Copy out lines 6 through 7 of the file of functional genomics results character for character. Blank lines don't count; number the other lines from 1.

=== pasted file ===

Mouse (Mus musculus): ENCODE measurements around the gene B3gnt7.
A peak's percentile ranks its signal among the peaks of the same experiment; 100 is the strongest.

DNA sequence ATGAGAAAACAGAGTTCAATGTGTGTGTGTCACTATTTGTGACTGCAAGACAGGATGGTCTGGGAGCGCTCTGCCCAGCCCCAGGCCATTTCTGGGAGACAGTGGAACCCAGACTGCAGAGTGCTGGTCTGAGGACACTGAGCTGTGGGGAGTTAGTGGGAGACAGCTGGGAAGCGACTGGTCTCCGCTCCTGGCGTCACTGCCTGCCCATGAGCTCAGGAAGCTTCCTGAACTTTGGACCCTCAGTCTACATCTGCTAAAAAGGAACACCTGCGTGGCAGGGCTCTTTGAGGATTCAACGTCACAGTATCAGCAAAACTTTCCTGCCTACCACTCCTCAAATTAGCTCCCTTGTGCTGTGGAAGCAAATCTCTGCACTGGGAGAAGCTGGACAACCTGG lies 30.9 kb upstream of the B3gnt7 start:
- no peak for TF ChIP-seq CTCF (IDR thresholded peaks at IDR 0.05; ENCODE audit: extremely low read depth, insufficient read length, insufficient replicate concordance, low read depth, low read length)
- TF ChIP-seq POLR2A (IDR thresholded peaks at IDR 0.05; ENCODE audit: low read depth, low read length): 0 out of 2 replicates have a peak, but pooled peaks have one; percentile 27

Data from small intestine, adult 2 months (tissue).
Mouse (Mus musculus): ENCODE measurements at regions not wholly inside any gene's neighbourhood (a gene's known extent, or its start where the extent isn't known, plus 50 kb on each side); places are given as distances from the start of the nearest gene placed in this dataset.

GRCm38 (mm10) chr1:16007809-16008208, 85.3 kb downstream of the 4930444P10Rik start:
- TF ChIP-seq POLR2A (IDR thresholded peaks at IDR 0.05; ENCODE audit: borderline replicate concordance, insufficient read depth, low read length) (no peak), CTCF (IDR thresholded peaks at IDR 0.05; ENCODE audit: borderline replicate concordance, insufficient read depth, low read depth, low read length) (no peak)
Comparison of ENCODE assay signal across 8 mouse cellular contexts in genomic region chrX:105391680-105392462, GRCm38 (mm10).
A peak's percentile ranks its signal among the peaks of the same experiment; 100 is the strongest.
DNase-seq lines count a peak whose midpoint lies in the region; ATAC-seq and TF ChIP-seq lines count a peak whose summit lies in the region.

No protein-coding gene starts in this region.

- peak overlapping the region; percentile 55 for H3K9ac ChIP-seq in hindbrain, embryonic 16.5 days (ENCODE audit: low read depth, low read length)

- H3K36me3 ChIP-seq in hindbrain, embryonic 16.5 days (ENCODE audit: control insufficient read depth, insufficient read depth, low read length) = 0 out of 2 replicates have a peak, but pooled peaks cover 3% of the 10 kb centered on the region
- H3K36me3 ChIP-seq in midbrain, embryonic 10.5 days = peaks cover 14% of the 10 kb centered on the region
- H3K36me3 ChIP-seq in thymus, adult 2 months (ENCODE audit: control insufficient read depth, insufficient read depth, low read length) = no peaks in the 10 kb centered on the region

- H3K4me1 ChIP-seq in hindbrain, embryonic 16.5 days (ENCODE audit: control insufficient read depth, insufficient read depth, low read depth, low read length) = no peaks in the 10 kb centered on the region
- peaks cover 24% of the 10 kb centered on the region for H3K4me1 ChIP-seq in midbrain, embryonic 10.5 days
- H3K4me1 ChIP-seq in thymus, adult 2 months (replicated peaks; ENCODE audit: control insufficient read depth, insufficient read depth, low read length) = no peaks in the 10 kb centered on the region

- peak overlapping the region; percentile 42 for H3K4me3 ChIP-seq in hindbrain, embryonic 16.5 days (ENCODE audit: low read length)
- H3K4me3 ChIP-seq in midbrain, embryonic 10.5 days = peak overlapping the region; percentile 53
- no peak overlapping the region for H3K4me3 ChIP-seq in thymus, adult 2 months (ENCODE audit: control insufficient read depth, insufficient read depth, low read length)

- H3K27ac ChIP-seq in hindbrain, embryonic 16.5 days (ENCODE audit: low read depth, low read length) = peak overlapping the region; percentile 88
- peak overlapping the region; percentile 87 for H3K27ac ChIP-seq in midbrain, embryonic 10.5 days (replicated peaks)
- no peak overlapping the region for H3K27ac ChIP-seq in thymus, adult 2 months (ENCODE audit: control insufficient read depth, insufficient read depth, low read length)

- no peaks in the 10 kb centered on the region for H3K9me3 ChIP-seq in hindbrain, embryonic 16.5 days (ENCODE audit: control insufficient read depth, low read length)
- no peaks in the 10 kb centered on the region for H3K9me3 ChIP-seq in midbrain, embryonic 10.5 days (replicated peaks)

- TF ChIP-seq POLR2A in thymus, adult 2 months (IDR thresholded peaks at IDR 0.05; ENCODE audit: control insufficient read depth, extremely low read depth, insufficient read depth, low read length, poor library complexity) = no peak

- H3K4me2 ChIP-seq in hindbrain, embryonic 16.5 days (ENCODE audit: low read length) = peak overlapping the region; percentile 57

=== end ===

Data from small intestine, adult 2 months (tissue).
Mouse (Mus musculus): ENCODE measurements at regions not wholly inside any gene's neighbourhood (a gene's known extent, or its start where the extent isn't known, plus 50 kb on each side); places are given as distances from the start of the nearest gene placed in this dataset.